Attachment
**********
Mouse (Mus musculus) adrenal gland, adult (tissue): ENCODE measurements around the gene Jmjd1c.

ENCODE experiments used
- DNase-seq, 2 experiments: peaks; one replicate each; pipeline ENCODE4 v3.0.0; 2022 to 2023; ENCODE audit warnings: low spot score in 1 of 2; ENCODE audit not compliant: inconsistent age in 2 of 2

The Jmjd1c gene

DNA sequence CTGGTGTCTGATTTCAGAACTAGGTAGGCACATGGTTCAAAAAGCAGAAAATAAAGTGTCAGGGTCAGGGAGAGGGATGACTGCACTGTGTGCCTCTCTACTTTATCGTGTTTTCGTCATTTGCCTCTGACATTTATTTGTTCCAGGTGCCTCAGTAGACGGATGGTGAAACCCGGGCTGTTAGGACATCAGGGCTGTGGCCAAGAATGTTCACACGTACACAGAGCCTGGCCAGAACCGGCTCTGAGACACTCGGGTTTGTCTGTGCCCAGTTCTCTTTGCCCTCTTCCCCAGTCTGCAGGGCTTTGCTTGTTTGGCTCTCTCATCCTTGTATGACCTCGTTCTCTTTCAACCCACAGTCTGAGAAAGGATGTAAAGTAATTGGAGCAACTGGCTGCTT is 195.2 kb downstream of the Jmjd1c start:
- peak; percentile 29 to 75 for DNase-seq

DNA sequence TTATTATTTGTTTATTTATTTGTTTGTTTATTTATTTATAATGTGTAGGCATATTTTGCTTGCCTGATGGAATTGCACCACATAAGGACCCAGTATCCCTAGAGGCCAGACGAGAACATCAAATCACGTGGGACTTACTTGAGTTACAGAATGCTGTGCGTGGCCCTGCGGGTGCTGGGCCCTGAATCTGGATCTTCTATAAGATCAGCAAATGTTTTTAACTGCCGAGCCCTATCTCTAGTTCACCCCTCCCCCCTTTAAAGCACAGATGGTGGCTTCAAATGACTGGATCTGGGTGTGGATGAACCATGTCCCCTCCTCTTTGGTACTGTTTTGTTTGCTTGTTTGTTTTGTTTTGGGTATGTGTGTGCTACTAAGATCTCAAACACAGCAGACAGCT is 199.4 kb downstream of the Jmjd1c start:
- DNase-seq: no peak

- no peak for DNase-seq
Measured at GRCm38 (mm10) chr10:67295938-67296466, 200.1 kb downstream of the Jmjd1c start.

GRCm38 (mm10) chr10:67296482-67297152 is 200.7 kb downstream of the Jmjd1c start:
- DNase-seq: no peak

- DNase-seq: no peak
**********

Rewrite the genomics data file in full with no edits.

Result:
Mouse (Mus musculus) adrenal gland, adult (tissue): ENCODE measurements around the gene Jmjd1c.

ENCODE experiments used
- DNase-seq, 2 experiments: peaks; one replicate each; pipeline ENCODE4 v3.0.0; 2022 to 2023; ENCODE audit warnings: low spot score in 1 of 2; ENCODE audit not compliant: inconsistent age in 2 of 2

The Jmjd1c gene

DNA sequence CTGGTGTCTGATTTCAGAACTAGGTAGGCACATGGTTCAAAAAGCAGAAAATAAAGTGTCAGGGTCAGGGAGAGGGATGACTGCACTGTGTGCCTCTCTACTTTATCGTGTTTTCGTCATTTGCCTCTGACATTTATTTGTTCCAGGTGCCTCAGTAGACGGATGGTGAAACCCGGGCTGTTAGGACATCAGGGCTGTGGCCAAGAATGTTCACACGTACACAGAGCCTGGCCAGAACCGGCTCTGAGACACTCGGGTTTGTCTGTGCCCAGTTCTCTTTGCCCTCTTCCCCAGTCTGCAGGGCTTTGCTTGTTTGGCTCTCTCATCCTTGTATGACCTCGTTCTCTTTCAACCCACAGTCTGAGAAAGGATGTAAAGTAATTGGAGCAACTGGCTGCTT is 195.2 kb downstream of the Jmjd1c start:
- peak; percentile 29 to 75 for DNase-seq

DNA sequence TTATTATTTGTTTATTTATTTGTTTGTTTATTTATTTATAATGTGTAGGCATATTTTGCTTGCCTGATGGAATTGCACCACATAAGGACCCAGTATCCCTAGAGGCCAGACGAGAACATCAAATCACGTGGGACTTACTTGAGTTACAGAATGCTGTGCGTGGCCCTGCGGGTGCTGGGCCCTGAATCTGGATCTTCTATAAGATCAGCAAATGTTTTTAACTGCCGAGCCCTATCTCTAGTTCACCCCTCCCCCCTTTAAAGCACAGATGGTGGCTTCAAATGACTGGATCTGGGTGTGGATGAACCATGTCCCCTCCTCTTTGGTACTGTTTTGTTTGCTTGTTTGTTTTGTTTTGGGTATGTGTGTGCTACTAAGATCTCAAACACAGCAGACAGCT is 199.4 kb downstream of the Jmjd1c start:
- DNase-seq: no peak

- no peak for DNase-seq
Measured at GRCm38 (mm10) chr10:67295938-67296466, 200.1 kb downstream of the Jmjd1c start.

GRCm38 (mm10) chr10:67296482-67297152 is 200.7 kb downstream of the Jmjd1c start:
- DNase-seq: no peak

- DNase-seq: no peak